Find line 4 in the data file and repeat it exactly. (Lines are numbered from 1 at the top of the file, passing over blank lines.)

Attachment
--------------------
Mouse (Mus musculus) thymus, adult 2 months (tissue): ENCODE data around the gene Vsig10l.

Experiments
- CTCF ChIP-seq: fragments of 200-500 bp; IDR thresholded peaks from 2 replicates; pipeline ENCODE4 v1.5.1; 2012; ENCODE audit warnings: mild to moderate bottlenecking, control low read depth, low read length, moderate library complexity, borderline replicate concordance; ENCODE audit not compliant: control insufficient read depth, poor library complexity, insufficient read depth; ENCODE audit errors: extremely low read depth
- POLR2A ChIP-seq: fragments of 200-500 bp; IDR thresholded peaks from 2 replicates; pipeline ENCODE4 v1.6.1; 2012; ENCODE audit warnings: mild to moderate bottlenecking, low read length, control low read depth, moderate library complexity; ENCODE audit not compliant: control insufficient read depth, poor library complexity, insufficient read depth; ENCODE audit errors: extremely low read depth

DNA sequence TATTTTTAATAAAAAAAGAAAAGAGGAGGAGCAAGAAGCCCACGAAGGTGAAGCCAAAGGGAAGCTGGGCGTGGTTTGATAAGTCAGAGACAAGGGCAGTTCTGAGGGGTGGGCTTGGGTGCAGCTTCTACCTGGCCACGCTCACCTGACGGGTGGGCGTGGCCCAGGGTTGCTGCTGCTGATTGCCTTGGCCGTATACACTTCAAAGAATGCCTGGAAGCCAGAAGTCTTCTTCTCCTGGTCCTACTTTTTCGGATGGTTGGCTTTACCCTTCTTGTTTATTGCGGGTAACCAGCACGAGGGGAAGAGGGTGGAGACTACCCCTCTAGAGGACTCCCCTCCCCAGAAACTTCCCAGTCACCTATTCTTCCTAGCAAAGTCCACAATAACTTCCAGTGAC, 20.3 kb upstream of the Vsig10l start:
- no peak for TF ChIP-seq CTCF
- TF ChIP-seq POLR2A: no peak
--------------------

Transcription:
- POLR2A ChIP-seq: fragments of 200-500 bp; IDR thresholded peaks from 2 replicates; pipeline ENCODE4 v1.6.1; 2012; ENCODE audit warnings: mild to moderate bottlenecking, low read length, control low read depth, moderate library complexity; ENCODE audit not compliant: control insufficient read depth, poor library complexity, insufficient read depth; ENCODE audit errors: extremely low read depth